Hall v. Missouri Highway and Transp. Com'n

Decision Date06 March 1998
Docket NumberNo. 4:96 CV 01042 SNL.,4:96 CV 01042 SNL.
Citation995 F.Supp. 1001
PartiesThelma HALL, Plaintiff, v. MISSOURI HIGHWAY AND TRANSPORTATION COMMISSION and Ron Hopkins, Defendants.
CourtU.S. District Court — Eastern District of Missouri

Lois Spritzer, Van Amberg and Chackes, St. Louis, MO, for Plaintiff.

Paula R. Lambrecht, Melinda K. Grace-Beasley, Highway & Transp. Com'n, State of Mo., Jefferson City, MO, for Defendants.


LIMBAUGH, District Judge.

This matter is before the Court on the summary judgment motions filed by defendant Missouri Highway Transportation Commission ("MHTC") and defendant Ron Hopkins ("Hopkins") (collectively "Defendants") on December 1, 1997. The underlying employment discrimination action arises under Title VII of the Civil Rights Act of 1964 ("Title VII"), 42 U.S.C. § 2000e et seq., the Age Discrimination in Employment Act of 1967 ("ADEA"), 29 U.S.C. § 621 et seq., and 42 U.S.C. § 1983 ("§ 1983"). Plaintiff argues that she was disparately treated in the terms and conditions of her employment, and ultimately discharged, because of her age and gender. Plaintiff also alleges that Hopkins retaliated against her for complaining of discrimination against older women in her district. Defendants deny these allegations.


MHTC is a subordinate body of the executive branch of the government of the State of Missouri. It consists of six appointed members and has the authority to construct, reconstruct, and maintain all roadways and bridges in the state highway system.

The Missouri Department of Transportation ("MoDOT") is an organization operating under the exclusive control of MHTC. To aid in its operations, MoDOT has divided the state into ten geographical areas designated as districts, each containing an office responsible for administration of work within that area. Plaintiff was employed in district # 6, consisting of the City of St. Louis, and St. Louis, St. Charles, Jefferson and Franklin counties.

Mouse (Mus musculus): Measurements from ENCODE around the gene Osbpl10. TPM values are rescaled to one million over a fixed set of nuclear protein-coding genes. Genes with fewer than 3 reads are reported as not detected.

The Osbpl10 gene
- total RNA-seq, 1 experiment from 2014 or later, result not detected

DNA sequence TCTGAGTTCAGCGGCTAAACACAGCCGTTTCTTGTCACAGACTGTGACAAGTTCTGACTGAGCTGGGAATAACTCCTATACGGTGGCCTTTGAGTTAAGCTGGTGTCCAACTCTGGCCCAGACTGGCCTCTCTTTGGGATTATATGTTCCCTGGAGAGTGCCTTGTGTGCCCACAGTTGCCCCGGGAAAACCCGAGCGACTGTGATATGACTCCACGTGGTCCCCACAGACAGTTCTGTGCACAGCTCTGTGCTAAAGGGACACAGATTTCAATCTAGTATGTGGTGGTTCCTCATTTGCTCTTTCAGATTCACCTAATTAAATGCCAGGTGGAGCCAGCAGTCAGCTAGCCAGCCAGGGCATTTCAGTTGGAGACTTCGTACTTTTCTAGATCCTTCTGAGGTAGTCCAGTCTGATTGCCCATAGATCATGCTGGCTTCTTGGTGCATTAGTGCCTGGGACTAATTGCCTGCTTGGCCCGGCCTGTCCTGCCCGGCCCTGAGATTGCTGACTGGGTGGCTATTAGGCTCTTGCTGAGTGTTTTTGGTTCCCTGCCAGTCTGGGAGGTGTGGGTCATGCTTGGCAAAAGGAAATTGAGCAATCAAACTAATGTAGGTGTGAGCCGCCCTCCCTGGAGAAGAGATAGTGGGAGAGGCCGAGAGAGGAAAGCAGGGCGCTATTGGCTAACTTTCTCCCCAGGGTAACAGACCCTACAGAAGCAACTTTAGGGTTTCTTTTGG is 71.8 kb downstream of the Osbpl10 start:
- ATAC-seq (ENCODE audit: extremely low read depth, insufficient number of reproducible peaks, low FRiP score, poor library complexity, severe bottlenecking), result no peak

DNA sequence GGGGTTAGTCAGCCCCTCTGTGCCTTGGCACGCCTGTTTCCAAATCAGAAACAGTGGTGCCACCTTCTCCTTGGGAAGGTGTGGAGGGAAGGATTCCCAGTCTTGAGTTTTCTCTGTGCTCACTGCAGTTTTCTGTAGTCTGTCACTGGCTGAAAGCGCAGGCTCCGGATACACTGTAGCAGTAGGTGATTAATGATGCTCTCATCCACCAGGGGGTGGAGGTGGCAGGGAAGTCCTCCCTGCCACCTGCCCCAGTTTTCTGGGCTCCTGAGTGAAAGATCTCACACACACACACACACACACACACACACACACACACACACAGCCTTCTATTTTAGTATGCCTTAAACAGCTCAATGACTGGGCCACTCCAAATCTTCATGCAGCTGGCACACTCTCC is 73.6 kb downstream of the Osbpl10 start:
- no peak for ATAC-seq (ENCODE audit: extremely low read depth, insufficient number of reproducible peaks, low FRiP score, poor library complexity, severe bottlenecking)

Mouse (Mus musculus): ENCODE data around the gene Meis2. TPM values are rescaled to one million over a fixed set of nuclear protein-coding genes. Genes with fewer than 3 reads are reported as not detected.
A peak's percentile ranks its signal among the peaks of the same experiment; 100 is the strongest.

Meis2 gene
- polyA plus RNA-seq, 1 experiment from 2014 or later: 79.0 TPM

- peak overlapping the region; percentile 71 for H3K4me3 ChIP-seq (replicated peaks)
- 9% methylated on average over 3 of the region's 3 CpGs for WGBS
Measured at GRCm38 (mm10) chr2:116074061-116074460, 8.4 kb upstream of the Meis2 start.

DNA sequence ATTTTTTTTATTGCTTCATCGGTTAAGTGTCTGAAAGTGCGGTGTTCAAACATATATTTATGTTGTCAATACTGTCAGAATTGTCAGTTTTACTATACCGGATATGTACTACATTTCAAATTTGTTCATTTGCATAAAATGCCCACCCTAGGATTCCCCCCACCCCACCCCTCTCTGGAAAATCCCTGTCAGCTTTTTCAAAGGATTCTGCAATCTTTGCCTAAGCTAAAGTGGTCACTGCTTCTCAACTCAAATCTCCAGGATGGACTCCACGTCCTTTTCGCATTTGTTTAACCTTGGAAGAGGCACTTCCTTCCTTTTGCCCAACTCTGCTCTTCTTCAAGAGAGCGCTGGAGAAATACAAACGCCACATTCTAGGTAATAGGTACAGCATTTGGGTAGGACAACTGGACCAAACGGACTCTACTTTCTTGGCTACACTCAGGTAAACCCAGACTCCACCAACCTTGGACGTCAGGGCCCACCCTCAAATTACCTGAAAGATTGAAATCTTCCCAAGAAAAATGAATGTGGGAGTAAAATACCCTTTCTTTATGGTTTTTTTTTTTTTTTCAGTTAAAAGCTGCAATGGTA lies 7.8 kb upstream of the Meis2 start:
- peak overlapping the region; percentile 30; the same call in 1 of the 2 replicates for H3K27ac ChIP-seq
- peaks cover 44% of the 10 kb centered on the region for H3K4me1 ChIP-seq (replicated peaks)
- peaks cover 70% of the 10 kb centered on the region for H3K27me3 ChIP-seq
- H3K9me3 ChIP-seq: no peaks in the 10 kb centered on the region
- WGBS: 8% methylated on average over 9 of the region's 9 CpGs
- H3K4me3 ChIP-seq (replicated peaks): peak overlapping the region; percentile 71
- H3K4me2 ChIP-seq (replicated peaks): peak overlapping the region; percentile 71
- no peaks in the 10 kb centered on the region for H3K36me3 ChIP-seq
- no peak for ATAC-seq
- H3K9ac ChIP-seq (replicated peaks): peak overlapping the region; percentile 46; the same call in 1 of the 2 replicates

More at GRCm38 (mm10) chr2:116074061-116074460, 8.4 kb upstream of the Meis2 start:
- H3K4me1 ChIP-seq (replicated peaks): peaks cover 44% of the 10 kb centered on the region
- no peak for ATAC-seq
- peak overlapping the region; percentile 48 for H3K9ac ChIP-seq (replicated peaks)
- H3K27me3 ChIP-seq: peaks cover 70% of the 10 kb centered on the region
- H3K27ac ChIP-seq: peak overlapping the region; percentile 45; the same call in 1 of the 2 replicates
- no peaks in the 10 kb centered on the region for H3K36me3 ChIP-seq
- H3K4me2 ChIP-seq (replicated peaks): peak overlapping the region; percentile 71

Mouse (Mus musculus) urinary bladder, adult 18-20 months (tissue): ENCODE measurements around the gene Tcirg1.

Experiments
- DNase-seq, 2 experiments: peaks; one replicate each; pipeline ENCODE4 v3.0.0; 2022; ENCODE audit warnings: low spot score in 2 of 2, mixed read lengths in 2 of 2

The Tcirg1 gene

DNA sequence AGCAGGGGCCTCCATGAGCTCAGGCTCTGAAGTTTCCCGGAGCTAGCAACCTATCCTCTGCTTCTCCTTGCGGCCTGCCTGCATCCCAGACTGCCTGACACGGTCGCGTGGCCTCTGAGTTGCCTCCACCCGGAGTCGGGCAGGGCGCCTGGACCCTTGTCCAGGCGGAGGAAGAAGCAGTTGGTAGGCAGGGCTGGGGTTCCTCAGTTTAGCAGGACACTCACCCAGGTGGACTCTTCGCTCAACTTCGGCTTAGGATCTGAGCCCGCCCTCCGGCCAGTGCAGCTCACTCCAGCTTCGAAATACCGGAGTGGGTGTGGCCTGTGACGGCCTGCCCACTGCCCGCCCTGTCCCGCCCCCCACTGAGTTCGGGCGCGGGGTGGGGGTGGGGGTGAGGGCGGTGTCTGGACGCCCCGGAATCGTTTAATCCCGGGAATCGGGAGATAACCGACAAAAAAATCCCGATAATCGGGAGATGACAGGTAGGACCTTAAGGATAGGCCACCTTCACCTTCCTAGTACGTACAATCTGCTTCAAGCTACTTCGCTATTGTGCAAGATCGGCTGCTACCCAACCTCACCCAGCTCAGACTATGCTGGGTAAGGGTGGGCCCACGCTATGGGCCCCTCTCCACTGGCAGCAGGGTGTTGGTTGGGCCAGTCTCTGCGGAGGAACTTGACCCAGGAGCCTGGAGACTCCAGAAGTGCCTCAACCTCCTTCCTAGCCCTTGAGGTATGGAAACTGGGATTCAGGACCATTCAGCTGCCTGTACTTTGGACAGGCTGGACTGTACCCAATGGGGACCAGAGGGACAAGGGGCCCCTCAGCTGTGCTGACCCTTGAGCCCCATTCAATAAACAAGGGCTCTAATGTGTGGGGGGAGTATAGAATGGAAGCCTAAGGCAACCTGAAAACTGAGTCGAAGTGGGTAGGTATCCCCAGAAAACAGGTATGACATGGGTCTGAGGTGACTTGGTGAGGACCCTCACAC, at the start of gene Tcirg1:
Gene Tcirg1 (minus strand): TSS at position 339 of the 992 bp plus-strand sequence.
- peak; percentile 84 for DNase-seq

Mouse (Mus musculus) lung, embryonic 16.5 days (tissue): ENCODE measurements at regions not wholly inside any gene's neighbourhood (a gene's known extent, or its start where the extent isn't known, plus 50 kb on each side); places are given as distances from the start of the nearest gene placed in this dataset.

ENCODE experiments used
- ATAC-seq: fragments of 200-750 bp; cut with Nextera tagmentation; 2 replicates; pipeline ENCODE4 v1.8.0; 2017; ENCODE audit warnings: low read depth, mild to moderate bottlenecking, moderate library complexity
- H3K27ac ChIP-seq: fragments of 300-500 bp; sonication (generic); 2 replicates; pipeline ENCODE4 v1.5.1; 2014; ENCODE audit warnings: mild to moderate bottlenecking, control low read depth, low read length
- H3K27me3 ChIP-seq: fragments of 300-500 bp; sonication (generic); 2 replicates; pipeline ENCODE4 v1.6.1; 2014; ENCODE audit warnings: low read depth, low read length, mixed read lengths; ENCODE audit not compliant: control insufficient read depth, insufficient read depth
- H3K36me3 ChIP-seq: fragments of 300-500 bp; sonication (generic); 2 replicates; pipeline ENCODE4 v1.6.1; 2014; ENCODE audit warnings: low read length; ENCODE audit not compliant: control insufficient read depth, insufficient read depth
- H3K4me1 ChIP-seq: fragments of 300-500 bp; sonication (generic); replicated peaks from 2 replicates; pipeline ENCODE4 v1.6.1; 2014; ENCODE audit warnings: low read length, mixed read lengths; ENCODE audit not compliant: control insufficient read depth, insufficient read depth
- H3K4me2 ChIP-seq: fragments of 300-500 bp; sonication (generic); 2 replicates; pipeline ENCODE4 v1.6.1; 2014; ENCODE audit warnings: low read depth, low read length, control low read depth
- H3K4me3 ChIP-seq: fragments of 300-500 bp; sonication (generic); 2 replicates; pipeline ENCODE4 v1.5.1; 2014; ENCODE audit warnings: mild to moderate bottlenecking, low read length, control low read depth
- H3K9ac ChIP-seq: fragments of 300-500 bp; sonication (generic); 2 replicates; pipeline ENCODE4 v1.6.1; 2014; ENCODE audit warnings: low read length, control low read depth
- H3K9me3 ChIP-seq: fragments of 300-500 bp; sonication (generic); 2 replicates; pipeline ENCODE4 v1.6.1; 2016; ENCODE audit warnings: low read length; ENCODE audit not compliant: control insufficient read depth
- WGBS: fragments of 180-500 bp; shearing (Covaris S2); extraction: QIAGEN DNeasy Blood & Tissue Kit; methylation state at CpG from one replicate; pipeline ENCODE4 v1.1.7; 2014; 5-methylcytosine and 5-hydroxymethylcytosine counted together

Plaintiff began her employment with MoDOT as a typist on July 1, 1969. She was promoted to secretary in August, 1970, and to senior secretary one year later. Plaintiff remained a senior secretary until her termination on March 17, 1995.

Plaintiff has been under Hopkins' direct supervision since October, 1987. Although Hopkins initially selected Plaintiff to remain on his staff, their relationship has since been less than ideal. The record is replete with evidence of the combative nature of their relationship.

Plaintiff was generally regarded as a competent employee. Her most recent performance appraisal comments:

Works extremely carefully. Attention to detail is particularly strong.


A hard worker who doesn't like leaving work undone. Output is above level that would be considered acceptable.

Plaintiff's other performance appraisals contain similar remarks.

Over the past several years, however, these same performance appraisals also reference Plaintiff's ill-tempered nature, insubordination, and general disregard for her coworkers and supervisors. Her most recent performance appraisal reports: